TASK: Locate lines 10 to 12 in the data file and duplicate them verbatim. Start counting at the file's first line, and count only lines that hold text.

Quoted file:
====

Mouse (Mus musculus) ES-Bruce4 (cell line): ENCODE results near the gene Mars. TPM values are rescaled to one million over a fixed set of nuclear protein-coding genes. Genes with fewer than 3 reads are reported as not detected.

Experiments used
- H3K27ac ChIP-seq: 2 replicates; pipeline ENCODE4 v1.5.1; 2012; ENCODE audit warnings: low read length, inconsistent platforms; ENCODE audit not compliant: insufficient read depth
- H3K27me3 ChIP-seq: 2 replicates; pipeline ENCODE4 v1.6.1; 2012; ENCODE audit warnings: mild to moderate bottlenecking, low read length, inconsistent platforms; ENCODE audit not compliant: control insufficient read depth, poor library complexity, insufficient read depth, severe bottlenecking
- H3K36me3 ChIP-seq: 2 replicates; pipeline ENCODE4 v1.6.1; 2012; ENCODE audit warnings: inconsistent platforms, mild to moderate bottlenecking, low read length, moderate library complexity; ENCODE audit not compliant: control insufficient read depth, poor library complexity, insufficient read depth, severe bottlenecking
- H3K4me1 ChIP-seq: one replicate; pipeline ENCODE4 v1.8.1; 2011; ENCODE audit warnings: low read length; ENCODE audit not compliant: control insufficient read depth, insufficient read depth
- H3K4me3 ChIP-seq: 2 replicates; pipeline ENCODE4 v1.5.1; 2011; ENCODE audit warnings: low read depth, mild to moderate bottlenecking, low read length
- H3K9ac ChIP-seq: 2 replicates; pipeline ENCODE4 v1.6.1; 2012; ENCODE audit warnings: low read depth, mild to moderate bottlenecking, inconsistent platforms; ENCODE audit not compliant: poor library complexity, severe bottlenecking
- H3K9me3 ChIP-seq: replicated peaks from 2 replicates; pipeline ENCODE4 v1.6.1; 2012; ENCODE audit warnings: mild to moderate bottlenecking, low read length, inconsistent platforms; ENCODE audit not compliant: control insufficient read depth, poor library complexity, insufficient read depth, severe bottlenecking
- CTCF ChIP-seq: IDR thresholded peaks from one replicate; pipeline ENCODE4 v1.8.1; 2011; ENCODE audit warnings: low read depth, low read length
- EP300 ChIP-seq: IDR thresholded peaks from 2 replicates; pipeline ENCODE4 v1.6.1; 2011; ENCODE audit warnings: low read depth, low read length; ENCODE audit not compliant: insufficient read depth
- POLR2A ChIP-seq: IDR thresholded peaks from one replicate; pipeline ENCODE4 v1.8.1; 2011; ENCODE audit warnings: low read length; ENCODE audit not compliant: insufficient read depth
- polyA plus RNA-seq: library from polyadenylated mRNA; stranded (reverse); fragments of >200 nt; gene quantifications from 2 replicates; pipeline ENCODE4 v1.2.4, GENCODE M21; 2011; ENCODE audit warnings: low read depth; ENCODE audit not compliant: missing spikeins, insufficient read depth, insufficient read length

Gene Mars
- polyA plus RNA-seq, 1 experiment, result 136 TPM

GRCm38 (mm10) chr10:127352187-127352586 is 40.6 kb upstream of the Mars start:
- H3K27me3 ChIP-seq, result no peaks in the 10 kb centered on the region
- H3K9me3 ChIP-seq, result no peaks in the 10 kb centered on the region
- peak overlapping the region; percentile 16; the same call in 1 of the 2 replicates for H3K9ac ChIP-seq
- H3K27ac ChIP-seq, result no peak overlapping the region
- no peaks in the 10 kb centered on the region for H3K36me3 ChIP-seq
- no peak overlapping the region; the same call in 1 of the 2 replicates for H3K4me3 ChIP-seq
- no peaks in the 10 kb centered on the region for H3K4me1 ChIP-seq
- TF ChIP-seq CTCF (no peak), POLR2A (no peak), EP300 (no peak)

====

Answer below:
- CTCF ChIP-seq: IDR thresholded peaks from one replicate; pipeline ENCODE4 v1.8.1; 2011; ENCODE audit warnings: low read depth, low read length
- EP300 ChIP-seq: IDR thresholded peaks from 2 replicates; pipeline ENCODE4 v1.6.1; 2011; ENCODE audit warnings: low read depth, low read length; ENCODE audit not compliant: insufficient read depth
- POLR2A ChIP-seq: IDR thresholded peaks from one replicate; pipeline ENCODE4 v1.8.1; 2011; ENCODE audit warnings: low read length; ENCODE audit not compliant: insufficient read depth